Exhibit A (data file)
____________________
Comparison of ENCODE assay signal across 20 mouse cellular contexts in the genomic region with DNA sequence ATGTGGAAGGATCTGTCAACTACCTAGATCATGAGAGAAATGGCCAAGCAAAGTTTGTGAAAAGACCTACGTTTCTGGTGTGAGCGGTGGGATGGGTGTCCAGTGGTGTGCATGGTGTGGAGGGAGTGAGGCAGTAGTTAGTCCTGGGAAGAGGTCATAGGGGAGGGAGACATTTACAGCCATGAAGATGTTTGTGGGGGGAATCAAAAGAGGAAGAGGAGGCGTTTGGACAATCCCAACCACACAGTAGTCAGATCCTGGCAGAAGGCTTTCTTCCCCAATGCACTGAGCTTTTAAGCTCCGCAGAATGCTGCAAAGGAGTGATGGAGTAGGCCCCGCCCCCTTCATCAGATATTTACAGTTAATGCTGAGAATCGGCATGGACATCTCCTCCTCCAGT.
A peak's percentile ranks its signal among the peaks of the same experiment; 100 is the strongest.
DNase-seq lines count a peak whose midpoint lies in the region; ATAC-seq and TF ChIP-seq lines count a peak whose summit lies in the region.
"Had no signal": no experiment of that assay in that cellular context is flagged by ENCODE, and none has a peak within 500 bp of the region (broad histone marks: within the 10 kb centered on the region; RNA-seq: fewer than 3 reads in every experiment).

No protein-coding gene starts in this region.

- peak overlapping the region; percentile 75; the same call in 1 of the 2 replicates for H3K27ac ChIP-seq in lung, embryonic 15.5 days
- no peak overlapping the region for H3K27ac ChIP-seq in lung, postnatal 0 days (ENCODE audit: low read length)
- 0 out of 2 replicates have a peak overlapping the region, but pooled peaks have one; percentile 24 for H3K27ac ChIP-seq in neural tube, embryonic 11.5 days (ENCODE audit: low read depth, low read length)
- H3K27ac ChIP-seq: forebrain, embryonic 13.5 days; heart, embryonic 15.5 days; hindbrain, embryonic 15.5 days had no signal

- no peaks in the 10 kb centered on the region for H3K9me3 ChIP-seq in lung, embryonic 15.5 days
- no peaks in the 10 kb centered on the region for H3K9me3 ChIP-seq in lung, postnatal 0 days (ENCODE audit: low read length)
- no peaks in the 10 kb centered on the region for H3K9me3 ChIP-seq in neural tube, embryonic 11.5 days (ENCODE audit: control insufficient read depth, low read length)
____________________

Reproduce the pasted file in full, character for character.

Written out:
Comparison of ENCODE assay signal across 20 mouse cellular contexts in the genomic region with DNA sequence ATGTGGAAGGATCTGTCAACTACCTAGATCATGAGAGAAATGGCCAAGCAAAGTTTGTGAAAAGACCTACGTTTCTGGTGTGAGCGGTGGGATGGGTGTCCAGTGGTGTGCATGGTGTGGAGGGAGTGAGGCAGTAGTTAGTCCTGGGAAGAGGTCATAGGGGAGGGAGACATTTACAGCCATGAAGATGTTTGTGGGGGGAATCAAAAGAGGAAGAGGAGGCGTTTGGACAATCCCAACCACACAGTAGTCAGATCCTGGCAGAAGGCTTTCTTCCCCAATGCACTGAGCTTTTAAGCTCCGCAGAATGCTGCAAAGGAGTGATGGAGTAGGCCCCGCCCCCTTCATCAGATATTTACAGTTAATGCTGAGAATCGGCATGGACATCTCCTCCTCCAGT.
A peak's percentile ranks its signal among the peaks of the same experiment; 100 is the strongest.
DNase-seq lines count a peak whose midpoint lies in the region; ATAC-seq and TF ChIP-seq lines count a peak whose summit lies in the region.
"Had no signal": no experiment of that assay in that cellular context is flagged by ENCODE, and none has a peak within 500 bp of the region (broad histone marks: within the 10 kb centered on the region; RNA-seq: fewer than 3 reads in every experiment).

No protein-coding gene starts in this region.

- peak overlapping the region; percentile 75; the same call in 1 of the 2 replicates for H3K27ac ChIP-seq in lung, embryonic 15.5 days
- no peak overlapping the region for H3K27ac ChIP-seq in lung, postnatal 0 days (ENCODE audit: low read length)
- 0 out of 2 replicates have a peak overlapping the region, but pooled peaks have one; percentile 24 for H3K27ac ChIP-seq in neural tube, embryonic 11.5 days (ENCODE audit: low read depth, low read length)
- H3K27ac ChIP-seq: forebrain, embryonic 13.5 days; heart, embryonic 15.5 days; hindbrain, embryonic 15.5 days had no signal

- no peaks in the 10 kb centered on the region for H3K9me3 ChIP-seq in lung, embryonic 15.5 days
- no peaks in the 10 kb centered on the region for H3K9me3 ChIP-seq in lung, postnatal 0 days (ENCODE audit: low read length)
- no peaks in the 10 kb centered on the region for H3K9me3 ChIP-seq in neural tube, embryonic 11.5 days (ENCODE audit: control insufficient read depth, low read length)